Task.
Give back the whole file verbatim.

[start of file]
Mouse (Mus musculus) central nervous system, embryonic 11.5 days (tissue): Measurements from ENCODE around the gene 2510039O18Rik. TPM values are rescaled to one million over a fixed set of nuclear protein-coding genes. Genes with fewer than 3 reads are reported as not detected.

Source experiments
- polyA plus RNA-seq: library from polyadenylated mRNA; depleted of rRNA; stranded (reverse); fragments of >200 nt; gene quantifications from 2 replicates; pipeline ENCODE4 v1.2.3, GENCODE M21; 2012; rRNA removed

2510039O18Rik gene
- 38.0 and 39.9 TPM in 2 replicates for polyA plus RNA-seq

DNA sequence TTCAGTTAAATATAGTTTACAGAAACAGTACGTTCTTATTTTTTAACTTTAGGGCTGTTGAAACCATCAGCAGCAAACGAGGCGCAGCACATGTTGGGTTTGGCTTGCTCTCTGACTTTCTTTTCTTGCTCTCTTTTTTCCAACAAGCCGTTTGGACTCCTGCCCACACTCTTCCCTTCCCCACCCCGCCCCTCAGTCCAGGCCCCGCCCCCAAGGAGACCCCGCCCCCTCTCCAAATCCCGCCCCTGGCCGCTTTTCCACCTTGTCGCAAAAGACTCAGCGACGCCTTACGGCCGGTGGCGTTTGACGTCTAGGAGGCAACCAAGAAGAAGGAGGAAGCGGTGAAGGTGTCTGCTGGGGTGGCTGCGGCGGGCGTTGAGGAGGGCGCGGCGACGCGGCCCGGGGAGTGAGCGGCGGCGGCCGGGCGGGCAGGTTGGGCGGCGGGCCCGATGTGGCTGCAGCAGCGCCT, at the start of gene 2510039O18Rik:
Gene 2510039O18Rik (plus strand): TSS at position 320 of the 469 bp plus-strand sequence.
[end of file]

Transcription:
Mouse (Mus musculus) central nervous system, embryonic 11.5 days (tissue): Measurements from ENCODE around the gene 2510039O18Rik. TPM values are rescaled to one million over a fixed set of nuclear protein-coding genes. Genes with fewer than 3 reads are reported as not detected.

Source experiments
- polyA plus RNA-seq: library from polyadenylated mRNA; depleted of rRNA; stranded (reverse); fragments of >200 nt; gene quantifications from 2 replicates; pipeline ENCODE4 v1.2.3, GENCODE M21; 2012; rRNA removed

2510039O18Rik gene
- 38.0 and 39.9 TPM in 2 replicates for polyA plus RNA-seq

DNA sequence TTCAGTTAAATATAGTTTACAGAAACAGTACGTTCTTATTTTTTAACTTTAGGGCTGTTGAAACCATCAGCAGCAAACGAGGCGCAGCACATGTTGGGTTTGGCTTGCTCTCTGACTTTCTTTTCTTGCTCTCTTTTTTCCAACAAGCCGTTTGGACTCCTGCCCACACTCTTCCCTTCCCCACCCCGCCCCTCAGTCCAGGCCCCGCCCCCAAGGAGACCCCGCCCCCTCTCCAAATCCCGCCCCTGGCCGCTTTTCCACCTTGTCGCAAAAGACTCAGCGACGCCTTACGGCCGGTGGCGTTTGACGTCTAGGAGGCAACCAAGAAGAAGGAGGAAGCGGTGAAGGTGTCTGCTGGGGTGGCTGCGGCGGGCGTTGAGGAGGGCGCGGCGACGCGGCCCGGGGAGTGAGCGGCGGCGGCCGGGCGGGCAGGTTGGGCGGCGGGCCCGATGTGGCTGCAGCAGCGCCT, at the start of gene 2510039O18Rik:
Gene 2510039O18Rik (plus strand): TSS at position 320 of the 469 bp plus-strand sequence.